Born and raised in South Africa, Jacqui Du Toit is known for her animated stories from her motherland. By combining gestures, movement, singing, facial expressions, and dramatic impersonations that spark the audience, Jacqui knows how to captivate with more than just words. Here, Jacqui talks about creating opportunities for performers of colour in Ottawa’s theatre scene and providing a safe space for vulnerability in young storytellers.
MASC: The Origin Arts & Community Centre, the only Black-owned performing arts venue in Ottawa, is perhaps the most exciting thing to happen to Mechanicsville and the Ottawa arts scene in recent years. Could you tell us a bit about the origin of The Origin?
Jacqui Du Toit: The Origin Arts & Community Centre started with a longing, a vision, a tiny seed of “what if.” What if we could create a space for artists to feel a home away from home? To feel welcomed. Wanted. Appreciated. Nurtured. To express. Create. Connect. Collaborate.
For all three co-owners, in our own way, we felt the same. For me personally, I felt a deep longing for the arts scene in Cape Town, South Africa, where I lived before moving to Ottawa. I felt the longing for the diversity, the colours, but especially the vibrancy.
One day while taking my daughter for a walk I noticed the sweet smell of freshly roasted coffee beans, and it was coming from a garage. I went over to investigate and met Pierre Richard. That space was the birth home of Happy Goat Coffee Company. And I found myself hanging out there, sipping on delicious coffee, connecting with neighbours, sharing stories, and visualizing that space as a creative space for artists to come together.
However the space changed ownership and I thought the dream was lost with it. Two years went by, and one day while I was walking past the garage, the new owner told me the space was available again and I jumped on the chance to make my dreams a reality.
“I have witnessed an increase in examples of collaborations, creations, connections between cultures, heritages, and experiences, and being proud of your culture and heritage and not being afraid to share it.”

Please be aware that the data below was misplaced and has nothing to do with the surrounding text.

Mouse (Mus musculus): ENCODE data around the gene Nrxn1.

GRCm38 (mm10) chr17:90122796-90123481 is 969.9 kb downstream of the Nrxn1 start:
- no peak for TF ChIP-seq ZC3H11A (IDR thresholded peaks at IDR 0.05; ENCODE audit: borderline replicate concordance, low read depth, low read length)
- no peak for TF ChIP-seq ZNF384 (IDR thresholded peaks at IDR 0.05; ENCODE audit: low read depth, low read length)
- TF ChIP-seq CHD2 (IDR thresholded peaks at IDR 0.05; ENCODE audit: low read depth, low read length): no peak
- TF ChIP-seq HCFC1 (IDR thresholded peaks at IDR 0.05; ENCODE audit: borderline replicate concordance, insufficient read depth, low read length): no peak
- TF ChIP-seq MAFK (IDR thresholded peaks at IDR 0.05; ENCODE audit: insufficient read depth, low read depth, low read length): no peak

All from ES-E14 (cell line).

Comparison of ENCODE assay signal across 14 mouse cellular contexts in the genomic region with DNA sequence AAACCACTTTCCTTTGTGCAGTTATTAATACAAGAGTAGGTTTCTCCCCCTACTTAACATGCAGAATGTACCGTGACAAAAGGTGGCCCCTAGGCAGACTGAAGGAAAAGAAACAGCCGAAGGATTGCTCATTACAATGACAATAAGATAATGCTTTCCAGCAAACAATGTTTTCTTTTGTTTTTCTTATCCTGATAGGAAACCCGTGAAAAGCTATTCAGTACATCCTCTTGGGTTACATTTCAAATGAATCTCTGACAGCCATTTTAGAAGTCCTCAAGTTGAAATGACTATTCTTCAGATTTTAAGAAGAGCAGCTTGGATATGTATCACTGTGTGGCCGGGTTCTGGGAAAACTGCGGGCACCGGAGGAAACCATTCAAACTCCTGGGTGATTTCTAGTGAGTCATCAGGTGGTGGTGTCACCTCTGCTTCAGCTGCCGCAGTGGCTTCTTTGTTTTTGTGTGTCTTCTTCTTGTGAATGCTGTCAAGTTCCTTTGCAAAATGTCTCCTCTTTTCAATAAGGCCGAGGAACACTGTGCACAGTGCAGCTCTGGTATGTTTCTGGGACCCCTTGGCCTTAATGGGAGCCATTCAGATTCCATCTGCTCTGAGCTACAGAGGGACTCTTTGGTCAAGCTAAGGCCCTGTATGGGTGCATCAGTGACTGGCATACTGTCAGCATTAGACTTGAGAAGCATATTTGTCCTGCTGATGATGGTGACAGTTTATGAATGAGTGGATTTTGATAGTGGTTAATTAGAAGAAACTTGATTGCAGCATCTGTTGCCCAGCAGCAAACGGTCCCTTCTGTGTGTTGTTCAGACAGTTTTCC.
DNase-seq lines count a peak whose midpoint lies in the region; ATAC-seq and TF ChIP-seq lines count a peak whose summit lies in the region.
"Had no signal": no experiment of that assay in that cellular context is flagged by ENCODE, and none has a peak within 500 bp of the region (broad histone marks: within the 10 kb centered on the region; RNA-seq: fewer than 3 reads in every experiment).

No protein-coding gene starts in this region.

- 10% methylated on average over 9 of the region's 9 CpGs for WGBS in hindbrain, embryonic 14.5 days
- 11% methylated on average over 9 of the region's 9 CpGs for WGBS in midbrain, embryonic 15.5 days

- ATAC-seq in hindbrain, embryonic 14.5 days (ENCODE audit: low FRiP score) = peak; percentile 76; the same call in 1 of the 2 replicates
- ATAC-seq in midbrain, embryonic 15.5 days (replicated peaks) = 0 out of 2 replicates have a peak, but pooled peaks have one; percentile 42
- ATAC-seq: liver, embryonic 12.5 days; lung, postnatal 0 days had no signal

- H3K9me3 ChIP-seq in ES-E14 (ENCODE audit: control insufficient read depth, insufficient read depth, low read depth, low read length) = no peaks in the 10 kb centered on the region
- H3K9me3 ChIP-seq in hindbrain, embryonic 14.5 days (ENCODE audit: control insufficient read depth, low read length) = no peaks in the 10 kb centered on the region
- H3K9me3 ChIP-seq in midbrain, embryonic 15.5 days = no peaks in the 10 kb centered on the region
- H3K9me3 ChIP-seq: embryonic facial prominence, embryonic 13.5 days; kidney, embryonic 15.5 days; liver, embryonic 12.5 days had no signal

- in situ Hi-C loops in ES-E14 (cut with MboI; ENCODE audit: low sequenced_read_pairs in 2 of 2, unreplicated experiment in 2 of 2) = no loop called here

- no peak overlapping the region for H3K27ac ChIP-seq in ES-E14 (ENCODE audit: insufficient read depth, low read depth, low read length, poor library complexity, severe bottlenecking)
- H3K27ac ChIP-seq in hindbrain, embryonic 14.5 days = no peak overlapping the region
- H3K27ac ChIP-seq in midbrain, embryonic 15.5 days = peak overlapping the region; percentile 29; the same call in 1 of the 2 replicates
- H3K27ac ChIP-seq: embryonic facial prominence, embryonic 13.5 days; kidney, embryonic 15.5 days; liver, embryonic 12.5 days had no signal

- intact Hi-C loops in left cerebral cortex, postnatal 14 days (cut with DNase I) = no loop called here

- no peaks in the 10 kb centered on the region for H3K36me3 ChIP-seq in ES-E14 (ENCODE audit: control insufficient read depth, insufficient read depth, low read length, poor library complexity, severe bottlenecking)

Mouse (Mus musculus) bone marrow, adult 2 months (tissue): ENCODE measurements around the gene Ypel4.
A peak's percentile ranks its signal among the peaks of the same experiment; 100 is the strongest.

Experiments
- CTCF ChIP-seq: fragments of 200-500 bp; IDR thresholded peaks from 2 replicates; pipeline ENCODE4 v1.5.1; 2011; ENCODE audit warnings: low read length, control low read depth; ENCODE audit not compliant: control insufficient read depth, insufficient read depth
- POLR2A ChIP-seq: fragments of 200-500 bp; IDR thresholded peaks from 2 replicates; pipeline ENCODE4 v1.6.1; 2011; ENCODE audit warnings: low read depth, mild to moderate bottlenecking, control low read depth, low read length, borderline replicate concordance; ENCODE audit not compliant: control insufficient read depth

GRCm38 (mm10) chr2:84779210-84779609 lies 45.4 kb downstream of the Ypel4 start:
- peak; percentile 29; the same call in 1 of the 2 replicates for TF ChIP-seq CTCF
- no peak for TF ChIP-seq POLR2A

Around that same time, Jamaal Jackson Rogers contacted me and asked if I wanted to be in a video for his new cinepoem. We met up, shared our ideas, and found we were both longing for a place to do creative projects. So I showed him the space. And that evening, he brought his brother Ali (Captain) and we co-signed. And the rest is history.
Your recent interview in the Ottawa Citizen talked about the challenges you faced breaking into the cliquey Ottawa theatre scene as a woman of colour. Has the local scene at all changed since then?
In some ways, yes, and in other ways, no. Yes, we are finally beginning to see a slight shift in the local scene! Sometimes I wonder why it took so long, however I am grateful for where we are now; there is movement and there are shifts. The more we talk about it, the more people are aware of it. I have witnessed an increase in examples of collaborations, creations, connections between cultures, heritages, and experiences, and being proud of your culture and heritage and not being afraid to share it. However, there is still a lot more that we can do to create even more of these opportunities and to pave the way for the future.
What advice would you give to other young performers of colour looking to make it as performing artists?
I would say, see each workshop/gig/performance as a stepping stone to where you want to be, and each experience as part of the journey. The idea of “making it” in my perspective is not the main purpose for which you should choose to follow this path as a performing artist. You do it because there is a deep passion that lives inside of you. Stay focused on your vision.
As a member of MASC, what do you gain through offering your workshops in schools and in the community?
As a member of MASC, I find it very rewarding to have the opportunity to work with the community and youth. I feel well-supported by the network of MASC members that consists of administrative staff and incredibly talented and inspirational artists throughout the city. Meeting artists from various disciplines and creating stronger relationships between us has helped me to grow as an artist and youth educator.
You’ve done amazing work with children and youth, inspiring them to tell their own stories, often about very difficult subjects. How do you work with them to attain the level of vulnerability required for sharing such personal stories?
I created a method that is based on various teachings I have experienced with my elders and throughout my creative work process and practice. Over the years I have come to learn and understand that each and every one of us carries stories within us. Sometimes those stories can hold us back from going where we need to go, from moving forward; however, most of the time these stories just need to be heard. The true art of storytelling is in the listening. Truly listening. Not just with our ears, but with our hearts, spirits, and minds.